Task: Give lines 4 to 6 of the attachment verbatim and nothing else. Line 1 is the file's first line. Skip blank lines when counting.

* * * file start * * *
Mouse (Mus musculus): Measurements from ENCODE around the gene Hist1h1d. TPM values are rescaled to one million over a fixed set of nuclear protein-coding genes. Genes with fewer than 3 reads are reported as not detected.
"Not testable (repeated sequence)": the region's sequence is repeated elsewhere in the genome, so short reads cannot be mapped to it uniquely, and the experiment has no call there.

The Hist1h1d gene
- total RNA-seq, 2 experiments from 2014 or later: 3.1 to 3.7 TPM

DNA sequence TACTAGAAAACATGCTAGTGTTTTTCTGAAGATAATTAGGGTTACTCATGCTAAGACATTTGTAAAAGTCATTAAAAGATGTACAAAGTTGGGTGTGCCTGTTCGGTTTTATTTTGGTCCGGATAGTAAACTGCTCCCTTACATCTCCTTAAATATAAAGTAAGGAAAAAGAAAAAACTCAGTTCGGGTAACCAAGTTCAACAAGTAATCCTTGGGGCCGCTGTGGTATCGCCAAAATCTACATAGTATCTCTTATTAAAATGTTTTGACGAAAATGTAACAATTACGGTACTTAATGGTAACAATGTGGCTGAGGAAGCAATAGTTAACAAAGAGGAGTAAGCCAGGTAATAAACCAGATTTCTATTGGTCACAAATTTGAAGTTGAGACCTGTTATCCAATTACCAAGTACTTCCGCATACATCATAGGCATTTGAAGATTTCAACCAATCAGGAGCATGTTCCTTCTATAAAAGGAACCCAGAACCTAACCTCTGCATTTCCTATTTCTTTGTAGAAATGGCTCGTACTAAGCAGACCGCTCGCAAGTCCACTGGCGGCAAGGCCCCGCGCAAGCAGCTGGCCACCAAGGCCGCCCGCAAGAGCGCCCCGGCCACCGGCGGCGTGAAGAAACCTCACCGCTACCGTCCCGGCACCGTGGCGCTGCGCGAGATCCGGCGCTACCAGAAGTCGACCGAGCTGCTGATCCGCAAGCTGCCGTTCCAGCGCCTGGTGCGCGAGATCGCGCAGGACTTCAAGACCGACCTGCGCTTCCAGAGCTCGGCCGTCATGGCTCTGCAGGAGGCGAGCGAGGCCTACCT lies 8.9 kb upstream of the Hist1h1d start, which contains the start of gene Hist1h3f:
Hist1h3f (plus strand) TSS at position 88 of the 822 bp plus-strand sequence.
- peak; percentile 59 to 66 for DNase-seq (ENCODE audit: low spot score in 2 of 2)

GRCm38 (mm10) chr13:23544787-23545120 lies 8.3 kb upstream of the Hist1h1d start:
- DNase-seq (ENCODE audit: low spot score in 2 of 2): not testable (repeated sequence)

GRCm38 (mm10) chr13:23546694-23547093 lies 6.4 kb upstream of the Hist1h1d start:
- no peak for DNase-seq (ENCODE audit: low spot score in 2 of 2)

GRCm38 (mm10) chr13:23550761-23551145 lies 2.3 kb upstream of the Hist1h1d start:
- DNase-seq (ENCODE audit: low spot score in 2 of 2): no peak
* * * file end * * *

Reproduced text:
- total RNA-seq, 2 experiments from 2014 or later: 3.1 to 3.7 TPM

DNA sequence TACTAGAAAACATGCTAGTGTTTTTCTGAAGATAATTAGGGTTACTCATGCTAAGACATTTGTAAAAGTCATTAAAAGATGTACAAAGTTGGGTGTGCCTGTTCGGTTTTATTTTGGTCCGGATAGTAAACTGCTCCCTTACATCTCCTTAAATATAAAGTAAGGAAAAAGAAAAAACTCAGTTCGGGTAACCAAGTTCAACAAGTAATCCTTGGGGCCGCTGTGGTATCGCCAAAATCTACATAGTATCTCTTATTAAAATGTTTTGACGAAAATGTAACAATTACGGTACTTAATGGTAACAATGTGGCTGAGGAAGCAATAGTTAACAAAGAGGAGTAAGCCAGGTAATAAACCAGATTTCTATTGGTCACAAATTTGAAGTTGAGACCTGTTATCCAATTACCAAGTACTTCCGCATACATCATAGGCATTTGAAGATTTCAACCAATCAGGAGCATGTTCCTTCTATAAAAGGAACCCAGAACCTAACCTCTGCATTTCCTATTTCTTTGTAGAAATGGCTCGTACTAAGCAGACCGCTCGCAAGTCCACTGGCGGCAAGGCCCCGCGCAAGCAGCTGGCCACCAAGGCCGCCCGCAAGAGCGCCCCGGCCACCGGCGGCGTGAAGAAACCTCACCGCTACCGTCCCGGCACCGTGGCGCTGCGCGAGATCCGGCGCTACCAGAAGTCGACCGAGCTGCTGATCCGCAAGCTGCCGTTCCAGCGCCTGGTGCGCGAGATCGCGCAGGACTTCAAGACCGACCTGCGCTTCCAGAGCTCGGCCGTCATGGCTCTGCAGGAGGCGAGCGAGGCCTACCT lies 8.9 kb upstream of the Hist1h1d start, which contains the start of gene Hist1h3f:
Hist1h3f (plus strand) TSS at position 88 of the 822 bp plus-strand sequence.